In his 2015 State of the Union Address, President Obama said, “I want Americans to win the race for the kinds of discoveries that unleash new jobs—converting sunlight into liquid fuel; creating revolutionary prosthetics, so that a veteran who gave his arms for his country can play catch with his kids again. Pushing out into the solar system not just to visit, but to stay.” And NASA is leading the way for this push with plans to send humans to Mars in the 2030s. Recently, NASA announced that they plan to dedicate up to $30 million over the next five years to support university-led research institutes to more rapidly develop two game changing capabilities needed to make this happen: ultra-high strength, lightweight materials and bio-manufacturing for deep space exploration.
Visiting other places in the solar system will be hard; staying will be even harder. The energy required to escape Earth’s gravity makes it imperative to get maximum value out of every gram we launch, find ways to use the materials that already exist in space, and re-use as much as possible. Reducing the mass by developing new, ultra-high strength, lightweight materials won’t be enough: these new materials must also function under harsh conditions not found on Earth, including extremely low temperatures, wide swings in temperature, intense cosmic ray radiation, and micrometeorite impacts. And because the consequences of failure are so high, any new materials must be extremely reliable.
There are many promising new technologies for creating the kind of materials needed, such as composites incorporating carbon nanotubes. But, historically, it has taken decades to develop, optimize, test, and qualify new materials for use in space. For example, although carbon nanotubes offer potentially transformative mechanical, electrical, and thermal properties, manufacturing products that live up to that potential has been difficult. If we are to journey to Mars in the 2030s, new materials will have to be developed and rigorously tested for use in space much faster.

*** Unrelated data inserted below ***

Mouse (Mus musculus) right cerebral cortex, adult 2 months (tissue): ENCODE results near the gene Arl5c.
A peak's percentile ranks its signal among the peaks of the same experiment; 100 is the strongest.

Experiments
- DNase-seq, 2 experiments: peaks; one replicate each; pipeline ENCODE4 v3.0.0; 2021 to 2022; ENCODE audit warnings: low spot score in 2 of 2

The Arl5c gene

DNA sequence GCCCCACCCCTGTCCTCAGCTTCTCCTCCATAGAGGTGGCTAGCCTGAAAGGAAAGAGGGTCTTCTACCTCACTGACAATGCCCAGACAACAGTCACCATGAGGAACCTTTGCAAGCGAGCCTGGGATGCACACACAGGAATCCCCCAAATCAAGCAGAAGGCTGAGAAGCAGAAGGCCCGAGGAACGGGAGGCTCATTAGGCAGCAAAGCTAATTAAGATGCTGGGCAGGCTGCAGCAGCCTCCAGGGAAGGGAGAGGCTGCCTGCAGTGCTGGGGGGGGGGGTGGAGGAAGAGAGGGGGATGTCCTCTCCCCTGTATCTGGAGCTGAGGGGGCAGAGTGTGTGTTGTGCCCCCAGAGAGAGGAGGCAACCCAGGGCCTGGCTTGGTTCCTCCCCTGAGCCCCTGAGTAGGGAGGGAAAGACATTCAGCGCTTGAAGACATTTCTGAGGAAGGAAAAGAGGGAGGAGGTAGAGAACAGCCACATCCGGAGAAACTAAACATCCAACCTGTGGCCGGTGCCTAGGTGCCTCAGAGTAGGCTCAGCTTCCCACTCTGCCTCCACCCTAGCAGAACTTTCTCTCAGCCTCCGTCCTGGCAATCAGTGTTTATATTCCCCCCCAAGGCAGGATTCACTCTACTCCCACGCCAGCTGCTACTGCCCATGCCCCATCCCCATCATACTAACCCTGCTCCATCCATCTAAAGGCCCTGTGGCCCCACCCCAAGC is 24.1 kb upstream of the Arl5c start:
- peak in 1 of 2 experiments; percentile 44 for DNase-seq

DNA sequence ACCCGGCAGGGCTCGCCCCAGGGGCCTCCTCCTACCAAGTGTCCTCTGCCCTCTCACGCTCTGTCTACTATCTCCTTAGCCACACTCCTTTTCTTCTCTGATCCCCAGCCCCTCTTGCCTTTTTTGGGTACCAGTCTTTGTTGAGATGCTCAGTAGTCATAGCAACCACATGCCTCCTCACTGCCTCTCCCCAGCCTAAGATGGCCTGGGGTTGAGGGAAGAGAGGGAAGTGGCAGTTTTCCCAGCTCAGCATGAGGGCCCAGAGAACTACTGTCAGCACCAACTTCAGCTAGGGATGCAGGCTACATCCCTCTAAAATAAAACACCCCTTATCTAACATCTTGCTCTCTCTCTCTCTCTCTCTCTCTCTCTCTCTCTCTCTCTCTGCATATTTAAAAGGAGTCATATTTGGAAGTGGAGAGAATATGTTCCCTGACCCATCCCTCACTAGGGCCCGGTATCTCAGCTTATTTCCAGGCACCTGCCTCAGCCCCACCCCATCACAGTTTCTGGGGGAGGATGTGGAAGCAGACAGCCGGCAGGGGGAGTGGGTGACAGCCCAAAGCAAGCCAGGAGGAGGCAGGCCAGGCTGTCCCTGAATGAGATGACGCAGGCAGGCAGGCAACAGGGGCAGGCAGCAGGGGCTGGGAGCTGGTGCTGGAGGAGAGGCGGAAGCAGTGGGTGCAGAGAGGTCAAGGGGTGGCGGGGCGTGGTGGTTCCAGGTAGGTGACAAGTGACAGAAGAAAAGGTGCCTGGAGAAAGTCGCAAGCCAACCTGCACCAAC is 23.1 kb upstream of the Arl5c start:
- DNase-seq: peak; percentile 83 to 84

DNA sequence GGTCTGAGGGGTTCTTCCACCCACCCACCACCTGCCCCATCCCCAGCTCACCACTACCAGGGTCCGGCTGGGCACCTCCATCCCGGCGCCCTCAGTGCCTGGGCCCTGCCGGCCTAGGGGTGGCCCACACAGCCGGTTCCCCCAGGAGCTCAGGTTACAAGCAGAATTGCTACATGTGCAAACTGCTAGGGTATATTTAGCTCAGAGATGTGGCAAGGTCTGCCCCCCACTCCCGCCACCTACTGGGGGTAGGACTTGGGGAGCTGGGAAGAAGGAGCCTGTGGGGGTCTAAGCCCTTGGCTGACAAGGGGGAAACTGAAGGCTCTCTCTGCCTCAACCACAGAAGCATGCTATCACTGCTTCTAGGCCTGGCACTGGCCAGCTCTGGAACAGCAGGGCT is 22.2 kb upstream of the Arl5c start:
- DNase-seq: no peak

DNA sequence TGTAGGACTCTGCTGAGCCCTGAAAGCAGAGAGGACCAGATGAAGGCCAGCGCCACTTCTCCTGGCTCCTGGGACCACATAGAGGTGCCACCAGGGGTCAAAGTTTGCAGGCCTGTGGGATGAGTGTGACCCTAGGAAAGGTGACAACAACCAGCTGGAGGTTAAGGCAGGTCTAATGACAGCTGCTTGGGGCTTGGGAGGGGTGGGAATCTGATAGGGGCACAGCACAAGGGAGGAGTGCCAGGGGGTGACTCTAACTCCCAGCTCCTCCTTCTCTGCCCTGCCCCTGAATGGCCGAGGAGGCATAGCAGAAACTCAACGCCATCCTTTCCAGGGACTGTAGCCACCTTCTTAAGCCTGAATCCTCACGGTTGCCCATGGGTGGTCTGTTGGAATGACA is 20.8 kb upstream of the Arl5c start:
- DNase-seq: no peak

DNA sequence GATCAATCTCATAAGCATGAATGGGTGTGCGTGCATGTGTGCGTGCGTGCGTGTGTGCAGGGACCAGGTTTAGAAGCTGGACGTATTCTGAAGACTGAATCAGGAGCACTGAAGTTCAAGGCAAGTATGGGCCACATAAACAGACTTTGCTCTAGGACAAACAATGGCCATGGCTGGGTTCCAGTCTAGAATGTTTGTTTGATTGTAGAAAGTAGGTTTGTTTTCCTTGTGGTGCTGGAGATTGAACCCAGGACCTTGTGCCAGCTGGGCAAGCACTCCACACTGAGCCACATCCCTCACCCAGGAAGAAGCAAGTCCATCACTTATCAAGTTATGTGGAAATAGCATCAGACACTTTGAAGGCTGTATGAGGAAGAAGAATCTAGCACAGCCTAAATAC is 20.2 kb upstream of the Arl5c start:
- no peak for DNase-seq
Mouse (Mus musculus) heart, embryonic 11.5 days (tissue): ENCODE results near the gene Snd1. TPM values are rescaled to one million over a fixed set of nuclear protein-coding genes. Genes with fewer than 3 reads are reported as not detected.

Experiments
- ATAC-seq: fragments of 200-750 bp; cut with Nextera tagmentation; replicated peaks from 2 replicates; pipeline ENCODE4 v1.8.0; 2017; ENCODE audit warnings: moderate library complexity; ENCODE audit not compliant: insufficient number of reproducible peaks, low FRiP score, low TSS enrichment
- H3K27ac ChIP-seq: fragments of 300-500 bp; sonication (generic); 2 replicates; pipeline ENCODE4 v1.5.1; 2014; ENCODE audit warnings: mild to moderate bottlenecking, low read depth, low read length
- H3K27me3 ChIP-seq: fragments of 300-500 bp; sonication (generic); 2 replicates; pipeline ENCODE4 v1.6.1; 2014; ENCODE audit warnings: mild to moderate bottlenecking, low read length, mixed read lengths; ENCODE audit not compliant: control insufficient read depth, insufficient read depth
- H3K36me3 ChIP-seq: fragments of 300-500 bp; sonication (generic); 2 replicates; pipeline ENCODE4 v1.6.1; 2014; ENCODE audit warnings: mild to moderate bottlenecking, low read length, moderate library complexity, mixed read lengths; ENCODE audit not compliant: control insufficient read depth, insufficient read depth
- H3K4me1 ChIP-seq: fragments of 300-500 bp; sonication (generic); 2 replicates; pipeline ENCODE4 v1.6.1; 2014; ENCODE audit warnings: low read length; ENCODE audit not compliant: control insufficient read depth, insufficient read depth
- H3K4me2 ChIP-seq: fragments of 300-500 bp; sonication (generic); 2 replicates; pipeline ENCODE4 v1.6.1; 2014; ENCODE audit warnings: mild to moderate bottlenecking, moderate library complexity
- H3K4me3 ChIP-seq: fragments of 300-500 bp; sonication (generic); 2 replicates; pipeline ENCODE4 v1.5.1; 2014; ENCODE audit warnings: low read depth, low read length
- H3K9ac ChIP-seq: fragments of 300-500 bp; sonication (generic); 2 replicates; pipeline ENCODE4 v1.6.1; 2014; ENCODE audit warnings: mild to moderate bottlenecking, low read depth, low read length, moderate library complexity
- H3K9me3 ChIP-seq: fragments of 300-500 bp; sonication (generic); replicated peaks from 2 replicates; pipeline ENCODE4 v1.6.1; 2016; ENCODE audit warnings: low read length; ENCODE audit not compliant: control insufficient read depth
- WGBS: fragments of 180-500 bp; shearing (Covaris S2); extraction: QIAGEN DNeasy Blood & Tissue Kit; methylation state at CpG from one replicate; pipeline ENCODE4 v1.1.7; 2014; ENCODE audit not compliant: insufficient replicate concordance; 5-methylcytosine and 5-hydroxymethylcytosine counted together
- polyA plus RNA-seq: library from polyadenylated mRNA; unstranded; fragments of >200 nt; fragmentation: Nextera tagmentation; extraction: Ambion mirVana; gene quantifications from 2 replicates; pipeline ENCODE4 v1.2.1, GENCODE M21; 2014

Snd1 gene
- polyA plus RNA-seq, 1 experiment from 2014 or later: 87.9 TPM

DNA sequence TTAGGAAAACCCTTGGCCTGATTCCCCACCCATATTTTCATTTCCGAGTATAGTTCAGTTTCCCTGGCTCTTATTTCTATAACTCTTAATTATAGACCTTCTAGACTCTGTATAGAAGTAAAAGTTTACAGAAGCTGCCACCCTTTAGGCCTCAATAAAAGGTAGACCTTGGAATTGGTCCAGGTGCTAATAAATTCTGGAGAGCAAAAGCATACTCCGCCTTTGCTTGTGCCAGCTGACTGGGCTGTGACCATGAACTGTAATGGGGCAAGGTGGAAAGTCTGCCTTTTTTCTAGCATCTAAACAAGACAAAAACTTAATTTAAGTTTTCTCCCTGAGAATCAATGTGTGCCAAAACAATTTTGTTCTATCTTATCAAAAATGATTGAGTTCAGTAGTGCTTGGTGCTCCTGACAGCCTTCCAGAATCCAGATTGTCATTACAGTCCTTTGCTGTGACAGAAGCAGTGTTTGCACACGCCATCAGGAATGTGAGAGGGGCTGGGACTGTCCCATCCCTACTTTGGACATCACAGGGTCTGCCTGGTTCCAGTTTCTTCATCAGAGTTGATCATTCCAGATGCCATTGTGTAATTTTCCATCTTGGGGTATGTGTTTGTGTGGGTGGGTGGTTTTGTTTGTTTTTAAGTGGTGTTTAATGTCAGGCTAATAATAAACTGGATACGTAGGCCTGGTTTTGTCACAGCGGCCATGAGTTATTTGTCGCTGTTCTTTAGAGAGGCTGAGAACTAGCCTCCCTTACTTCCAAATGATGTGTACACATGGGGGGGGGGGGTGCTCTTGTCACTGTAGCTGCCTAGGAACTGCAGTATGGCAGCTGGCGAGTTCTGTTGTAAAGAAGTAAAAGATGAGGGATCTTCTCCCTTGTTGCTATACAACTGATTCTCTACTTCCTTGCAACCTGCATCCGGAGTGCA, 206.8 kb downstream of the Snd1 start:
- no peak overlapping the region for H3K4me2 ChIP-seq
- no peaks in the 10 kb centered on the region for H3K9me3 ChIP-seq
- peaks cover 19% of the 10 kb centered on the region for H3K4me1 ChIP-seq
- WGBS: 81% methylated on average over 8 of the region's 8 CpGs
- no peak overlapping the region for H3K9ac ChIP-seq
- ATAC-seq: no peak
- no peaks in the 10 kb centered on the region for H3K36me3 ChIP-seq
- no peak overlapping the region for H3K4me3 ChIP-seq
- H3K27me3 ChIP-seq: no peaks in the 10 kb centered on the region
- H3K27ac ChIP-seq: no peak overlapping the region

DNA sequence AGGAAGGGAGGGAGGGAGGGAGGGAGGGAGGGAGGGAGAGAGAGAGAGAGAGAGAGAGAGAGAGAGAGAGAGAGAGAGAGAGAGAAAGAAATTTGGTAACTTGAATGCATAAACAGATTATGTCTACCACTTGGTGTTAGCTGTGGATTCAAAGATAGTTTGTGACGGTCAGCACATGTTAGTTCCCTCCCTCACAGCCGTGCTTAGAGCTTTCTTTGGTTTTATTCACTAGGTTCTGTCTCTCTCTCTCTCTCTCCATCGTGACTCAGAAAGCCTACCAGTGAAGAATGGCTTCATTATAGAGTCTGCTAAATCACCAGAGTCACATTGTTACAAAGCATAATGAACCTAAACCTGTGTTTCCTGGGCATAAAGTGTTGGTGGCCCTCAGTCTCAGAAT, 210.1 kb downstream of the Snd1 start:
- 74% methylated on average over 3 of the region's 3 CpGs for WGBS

Fortunately, President Obama’s Materials Genome Initiative (MGI) launched five years ago this month can help NASA slash the time and cost needed to develop advanced materials by combining experimental and computational approaches. As described in last week’s announcement, NASA plans to support a university-led institute to develop ultra-high strength, lightweight structural materials using an MGI-inspired approach, integrating advanced modeling throughout the entire materials development lifecycle.
Developing new materials to take to space is only one part of the solution. We also need to find innovative and efficient ways to manufacture (and re-manufacture) needed supplies using the materials on other planets. That is where the second topic in NASA’s announcement, bio-manufacturing, comes into play. To be affordable and sustainable, future long-duration missions to Mars could use organisms that can turn the carbon dioxide of the Martian atmosphere, supplemented with other available resources such as mission wastes and planetary materials, into food, nutritional supplements, pharmaceuticals, building materials, fuels, plastics, and various other chemicals.
NASA is particularly interested in using biological manufacturing methods in space because they offer the possibility of creating many different products using simple raw materials. Moreover, new biological engineering techniques are rapidly emerging with the potential to design custom microbes and plants from which needed supplies might be sustainably harvested, ranging from fuels to food.
If you are a familiar with the book or motion picture The Martian, you may recall that stranded astronaut Mark Watney spent much of his time on excursions attempting to collect material previously delivered to Mars from Earth, locally sourcing only carbon dioxide and soil. Although the story might not be as interesting, if he had the new materials and bio-manufacturing methods on Mars that NASA is setting out to develop, he might not only have enjoyed his Mars visit more, but chosen to stay.